(Emphasis added.) By this statement, we find that the trial court believed it had no choice but to double Wells's sentence as a subsequent drug offender. This was error. Section 41–29–147 says that “any person convicted of a second or subsequent offense under this article may be imprisoned for a term up to twice the term otherwise authorized․” Miss.Code Ann. § 41–29–147 (Rev.2013) (emphasis added). Accordingly, trial judges have complete discretion whether and how much to enhance a defendant's sentence as a subsequent drug offender under Section 41–29–147. Therefore, we remand for resentencing, so the trial judge can determine, in his discretion, whether to enhance Wells's sentence as a subsequent drug offender, or not.
IV. Whether Wells's right to a speedy trial was violated.
¶ 31. Wells contends, for the first time on appeal, that his constitutional speedy trial rights were violated. The State did not respond to this claim in its brief. We decline to address this claim on direct appeal.
¶ 32. At the outset, we remind the State that failure to brief an issue on appeal, “may be treated as a confession of error․” Fordice v. Bryon, 651 So.2d 998, 1002 (Miss.1995). This Court, however, is not constrained to do so, if we “can say with confidence that the case should be affirmed.” See Chatman v. State, 761 So.2d 851, 854 (Miss.2000) (affirming the trial court's judgment of conviction despite the State's failure to timely file a brief on direct appeal). We find that to be the case, here, for purposes of this direct appeal.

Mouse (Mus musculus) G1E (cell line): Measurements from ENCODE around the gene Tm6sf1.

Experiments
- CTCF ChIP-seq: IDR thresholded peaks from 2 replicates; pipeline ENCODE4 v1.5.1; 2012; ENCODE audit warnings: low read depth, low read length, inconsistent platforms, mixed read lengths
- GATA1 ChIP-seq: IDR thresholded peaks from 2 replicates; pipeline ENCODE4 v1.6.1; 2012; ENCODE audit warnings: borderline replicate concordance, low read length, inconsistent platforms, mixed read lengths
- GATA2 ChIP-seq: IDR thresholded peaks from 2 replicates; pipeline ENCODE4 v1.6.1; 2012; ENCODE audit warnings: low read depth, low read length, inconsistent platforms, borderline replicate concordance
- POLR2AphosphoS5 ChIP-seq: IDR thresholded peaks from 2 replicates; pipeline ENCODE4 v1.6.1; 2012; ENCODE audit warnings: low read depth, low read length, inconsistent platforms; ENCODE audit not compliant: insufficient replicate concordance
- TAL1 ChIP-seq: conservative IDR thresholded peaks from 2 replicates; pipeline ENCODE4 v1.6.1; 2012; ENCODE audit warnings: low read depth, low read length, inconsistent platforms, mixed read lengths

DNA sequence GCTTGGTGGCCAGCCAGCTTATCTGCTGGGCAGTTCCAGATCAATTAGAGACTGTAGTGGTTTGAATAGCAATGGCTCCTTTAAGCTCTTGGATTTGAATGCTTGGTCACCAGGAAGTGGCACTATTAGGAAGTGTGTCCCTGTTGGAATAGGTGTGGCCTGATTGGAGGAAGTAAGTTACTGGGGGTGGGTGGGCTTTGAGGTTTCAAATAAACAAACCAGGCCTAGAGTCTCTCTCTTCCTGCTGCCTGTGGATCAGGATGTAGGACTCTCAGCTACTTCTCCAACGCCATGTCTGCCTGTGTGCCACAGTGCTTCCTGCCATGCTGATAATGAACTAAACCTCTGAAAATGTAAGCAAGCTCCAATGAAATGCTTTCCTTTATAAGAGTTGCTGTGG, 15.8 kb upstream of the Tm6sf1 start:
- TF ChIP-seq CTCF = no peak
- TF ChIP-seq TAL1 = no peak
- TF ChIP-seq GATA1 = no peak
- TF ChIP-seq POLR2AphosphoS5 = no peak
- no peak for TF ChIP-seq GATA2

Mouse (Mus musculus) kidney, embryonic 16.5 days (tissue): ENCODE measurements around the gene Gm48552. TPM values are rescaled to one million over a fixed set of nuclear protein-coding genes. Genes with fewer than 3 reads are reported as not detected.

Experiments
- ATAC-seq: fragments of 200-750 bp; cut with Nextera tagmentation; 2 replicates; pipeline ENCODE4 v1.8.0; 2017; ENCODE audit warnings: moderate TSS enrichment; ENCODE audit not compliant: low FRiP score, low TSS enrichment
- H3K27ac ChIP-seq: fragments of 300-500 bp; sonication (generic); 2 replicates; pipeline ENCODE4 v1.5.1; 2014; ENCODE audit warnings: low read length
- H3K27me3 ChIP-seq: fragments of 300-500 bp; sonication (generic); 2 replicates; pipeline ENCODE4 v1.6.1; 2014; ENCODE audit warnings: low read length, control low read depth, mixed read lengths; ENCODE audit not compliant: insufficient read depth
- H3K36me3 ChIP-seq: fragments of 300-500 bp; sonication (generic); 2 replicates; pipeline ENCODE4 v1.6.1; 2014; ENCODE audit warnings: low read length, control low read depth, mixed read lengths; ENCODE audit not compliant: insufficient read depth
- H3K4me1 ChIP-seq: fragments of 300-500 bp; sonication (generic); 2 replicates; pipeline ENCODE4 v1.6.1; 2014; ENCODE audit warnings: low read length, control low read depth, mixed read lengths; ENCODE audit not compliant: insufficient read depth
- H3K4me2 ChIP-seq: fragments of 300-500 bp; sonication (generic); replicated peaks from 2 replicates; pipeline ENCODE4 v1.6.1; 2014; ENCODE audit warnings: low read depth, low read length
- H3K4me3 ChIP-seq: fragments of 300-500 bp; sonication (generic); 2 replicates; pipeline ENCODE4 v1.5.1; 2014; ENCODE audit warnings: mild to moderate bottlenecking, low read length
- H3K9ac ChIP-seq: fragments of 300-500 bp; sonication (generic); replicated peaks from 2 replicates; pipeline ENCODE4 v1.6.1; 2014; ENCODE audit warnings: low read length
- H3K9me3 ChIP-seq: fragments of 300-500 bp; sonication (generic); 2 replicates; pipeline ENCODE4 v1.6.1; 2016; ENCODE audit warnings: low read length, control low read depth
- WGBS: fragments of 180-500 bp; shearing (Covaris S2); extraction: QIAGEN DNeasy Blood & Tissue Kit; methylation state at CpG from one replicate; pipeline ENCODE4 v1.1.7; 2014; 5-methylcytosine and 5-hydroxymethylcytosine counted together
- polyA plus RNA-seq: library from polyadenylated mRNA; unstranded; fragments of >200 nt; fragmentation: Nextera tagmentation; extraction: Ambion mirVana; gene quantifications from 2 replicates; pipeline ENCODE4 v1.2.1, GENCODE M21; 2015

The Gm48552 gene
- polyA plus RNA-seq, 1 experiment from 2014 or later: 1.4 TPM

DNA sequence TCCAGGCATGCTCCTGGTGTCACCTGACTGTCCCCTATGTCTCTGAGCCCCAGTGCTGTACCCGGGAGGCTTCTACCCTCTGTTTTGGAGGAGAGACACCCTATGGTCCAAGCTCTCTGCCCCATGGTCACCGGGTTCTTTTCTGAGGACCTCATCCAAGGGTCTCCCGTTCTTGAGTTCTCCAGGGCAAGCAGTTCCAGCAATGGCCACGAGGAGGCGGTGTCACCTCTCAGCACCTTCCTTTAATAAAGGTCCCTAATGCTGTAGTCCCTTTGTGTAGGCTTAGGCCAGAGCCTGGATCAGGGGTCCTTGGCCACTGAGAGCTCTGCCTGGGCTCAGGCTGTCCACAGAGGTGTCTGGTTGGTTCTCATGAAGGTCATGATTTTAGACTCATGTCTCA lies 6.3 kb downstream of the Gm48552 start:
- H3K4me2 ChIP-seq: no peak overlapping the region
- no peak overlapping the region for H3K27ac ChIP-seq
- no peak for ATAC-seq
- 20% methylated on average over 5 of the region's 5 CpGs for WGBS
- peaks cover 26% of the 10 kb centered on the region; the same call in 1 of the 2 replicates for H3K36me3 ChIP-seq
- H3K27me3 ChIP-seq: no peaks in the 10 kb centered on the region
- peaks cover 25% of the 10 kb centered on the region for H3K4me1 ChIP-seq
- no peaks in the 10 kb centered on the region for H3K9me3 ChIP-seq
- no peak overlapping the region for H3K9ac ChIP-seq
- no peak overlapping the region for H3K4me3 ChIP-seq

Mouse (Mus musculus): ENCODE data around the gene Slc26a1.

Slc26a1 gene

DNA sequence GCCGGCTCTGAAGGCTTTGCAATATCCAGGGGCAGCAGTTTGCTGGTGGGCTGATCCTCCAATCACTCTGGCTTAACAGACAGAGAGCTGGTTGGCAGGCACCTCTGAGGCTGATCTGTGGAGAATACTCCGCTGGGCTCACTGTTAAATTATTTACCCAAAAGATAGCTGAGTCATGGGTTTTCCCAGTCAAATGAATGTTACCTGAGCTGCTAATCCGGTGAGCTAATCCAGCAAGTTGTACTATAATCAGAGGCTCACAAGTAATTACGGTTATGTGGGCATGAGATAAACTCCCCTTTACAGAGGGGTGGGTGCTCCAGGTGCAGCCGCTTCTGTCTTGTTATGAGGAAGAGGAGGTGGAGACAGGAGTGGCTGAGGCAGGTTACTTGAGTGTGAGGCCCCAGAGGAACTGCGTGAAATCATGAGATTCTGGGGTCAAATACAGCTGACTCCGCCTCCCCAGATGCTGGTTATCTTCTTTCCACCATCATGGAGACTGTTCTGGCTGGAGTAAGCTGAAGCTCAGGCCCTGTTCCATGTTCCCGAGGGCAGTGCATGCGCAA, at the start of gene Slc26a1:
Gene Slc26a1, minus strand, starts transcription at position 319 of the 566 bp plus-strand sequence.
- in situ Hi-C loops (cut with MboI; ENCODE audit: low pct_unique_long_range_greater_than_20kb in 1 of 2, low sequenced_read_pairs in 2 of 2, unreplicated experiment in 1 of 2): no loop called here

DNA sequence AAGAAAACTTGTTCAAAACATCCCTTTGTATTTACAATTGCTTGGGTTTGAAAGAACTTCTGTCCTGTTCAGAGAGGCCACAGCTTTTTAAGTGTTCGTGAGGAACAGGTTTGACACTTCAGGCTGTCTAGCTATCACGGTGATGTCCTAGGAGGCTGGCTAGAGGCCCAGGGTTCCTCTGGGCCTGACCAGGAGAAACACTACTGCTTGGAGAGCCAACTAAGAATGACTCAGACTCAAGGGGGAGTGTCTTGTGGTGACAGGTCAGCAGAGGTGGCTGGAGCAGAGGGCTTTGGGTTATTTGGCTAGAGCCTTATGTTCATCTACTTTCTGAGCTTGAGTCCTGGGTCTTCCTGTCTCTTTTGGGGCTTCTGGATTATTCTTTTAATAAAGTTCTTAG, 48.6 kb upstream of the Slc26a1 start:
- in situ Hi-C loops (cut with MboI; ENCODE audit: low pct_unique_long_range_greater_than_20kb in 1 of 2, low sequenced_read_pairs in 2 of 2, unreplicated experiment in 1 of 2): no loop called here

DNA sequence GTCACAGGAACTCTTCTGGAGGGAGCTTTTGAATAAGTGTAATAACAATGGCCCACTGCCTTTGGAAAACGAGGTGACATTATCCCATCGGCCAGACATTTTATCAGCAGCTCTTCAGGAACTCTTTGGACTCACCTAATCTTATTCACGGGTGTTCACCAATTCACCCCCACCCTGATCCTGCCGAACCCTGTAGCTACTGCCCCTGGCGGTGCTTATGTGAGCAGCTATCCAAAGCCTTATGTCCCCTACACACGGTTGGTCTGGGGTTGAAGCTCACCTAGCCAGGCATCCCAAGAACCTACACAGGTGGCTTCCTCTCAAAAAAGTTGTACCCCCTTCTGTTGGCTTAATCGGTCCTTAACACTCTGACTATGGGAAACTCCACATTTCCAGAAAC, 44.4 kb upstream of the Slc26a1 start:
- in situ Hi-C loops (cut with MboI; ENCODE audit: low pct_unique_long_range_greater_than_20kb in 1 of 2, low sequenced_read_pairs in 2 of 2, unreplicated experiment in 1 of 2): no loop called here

¶ 33. As the record shows, Wells failed to obtain a ruling from the trial court on the speedy-trial motion filed on his behalf by the Harrison County Public Defender's Office, four months after his arrest (twenty-five days after his indictment). As we reiterated in Kolberg v. State, 829 So.2d 29, 88 (Miss.2002), overruled on other grounds by Harrell v. State, 134 So.3d 266 (Miss.2014), “it is the responsibility of the movant to obtain a ruling from the court on motions filed by him and failure to do so constitutes a waiver of same.” (Quoting Rushing v. State, 711 So.2d 450, 456 (Miss.1998)). This includes speedy-trial motions. Kolberg, 829 So.2d at 88.
¶ 34. While the Attorney General's Office should have argued accordingly, its failure to do so, is not automatically fatal, as the dissent finds.